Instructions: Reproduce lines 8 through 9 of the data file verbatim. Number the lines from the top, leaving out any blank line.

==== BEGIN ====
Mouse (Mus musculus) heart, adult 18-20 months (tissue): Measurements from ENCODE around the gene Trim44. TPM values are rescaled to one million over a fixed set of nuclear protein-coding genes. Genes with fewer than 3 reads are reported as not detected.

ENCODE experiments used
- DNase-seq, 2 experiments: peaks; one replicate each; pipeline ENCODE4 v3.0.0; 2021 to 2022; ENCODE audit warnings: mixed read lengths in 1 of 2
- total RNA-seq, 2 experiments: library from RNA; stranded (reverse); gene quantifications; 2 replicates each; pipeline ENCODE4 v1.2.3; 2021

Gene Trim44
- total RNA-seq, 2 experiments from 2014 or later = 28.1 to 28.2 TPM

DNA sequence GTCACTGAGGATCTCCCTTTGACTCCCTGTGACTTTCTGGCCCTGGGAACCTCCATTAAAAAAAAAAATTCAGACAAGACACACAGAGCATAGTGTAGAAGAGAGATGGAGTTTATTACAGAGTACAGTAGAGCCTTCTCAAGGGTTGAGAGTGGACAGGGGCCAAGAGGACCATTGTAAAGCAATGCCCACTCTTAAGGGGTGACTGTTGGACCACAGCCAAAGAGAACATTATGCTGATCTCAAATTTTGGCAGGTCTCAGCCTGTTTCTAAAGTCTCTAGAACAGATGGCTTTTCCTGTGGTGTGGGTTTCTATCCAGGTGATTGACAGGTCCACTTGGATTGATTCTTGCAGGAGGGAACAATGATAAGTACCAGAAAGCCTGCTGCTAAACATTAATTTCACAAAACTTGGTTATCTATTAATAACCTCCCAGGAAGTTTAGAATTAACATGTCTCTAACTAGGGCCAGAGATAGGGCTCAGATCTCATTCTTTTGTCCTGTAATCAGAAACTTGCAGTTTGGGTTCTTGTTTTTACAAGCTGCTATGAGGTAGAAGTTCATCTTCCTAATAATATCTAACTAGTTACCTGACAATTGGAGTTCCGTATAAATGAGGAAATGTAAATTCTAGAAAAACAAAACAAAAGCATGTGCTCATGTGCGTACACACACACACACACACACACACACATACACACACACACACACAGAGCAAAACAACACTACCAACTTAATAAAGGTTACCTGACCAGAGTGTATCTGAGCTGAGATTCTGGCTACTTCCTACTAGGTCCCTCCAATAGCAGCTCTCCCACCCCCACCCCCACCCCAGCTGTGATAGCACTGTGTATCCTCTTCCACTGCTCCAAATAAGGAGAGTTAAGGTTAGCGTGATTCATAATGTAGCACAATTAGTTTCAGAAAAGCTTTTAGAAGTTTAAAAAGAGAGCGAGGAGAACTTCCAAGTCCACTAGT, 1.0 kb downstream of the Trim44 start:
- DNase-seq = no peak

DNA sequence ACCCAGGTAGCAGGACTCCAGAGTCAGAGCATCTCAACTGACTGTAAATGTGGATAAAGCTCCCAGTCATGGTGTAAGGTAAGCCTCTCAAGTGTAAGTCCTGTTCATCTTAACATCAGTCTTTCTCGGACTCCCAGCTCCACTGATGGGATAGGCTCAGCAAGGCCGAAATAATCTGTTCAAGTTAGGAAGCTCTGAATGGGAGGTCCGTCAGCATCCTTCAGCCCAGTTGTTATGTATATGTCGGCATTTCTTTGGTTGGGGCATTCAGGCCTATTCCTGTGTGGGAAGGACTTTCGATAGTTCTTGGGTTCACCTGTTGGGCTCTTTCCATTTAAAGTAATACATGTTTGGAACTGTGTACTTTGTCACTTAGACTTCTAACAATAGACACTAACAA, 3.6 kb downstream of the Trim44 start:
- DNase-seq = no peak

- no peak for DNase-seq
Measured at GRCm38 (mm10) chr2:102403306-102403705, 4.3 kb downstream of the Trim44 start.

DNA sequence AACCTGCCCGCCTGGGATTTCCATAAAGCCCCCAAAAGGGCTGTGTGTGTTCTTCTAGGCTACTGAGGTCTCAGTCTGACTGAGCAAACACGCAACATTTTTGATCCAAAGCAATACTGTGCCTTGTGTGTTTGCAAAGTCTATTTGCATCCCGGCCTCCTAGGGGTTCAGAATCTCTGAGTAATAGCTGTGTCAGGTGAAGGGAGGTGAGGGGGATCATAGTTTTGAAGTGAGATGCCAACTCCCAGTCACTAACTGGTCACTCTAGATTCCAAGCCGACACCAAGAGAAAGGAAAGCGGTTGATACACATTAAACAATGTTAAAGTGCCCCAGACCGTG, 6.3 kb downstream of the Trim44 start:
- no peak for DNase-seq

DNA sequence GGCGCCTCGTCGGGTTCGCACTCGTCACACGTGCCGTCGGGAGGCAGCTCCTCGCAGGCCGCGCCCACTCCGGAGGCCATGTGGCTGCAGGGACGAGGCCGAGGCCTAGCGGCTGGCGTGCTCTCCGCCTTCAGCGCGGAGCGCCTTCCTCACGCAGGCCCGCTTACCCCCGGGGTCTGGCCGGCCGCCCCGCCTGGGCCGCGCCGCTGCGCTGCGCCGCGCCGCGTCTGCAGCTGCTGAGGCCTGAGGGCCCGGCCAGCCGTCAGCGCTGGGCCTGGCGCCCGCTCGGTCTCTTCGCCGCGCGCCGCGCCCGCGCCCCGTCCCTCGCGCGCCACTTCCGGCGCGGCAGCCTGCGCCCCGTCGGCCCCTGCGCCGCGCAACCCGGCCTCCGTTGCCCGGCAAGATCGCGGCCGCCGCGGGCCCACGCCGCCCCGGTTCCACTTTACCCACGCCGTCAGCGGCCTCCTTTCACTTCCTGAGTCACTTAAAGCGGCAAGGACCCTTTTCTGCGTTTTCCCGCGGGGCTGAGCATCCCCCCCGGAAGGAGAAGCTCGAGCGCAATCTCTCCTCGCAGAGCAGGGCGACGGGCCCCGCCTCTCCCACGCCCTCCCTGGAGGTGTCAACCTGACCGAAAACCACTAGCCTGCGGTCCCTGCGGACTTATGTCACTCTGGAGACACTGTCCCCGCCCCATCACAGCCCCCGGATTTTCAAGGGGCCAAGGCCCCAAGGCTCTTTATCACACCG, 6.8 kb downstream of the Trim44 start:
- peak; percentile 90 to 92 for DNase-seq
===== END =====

- DNase-seq = no peak

DNA sequence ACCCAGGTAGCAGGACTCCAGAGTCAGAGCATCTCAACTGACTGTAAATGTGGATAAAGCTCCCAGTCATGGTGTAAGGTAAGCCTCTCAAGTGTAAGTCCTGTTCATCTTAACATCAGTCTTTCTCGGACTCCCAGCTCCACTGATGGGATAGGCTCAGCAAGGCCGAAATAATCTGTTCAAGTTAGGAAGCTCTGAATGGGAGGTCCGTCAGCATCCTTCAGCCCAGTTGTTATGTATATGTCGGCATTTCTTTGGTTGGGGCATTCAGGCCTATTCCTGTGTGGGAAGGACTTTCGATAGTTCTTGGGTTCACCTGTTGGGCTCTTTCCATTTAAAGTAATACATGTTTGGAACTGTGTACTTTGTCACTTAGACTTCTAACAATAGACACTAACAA, 3.6 kb downstream of the Trim44 start: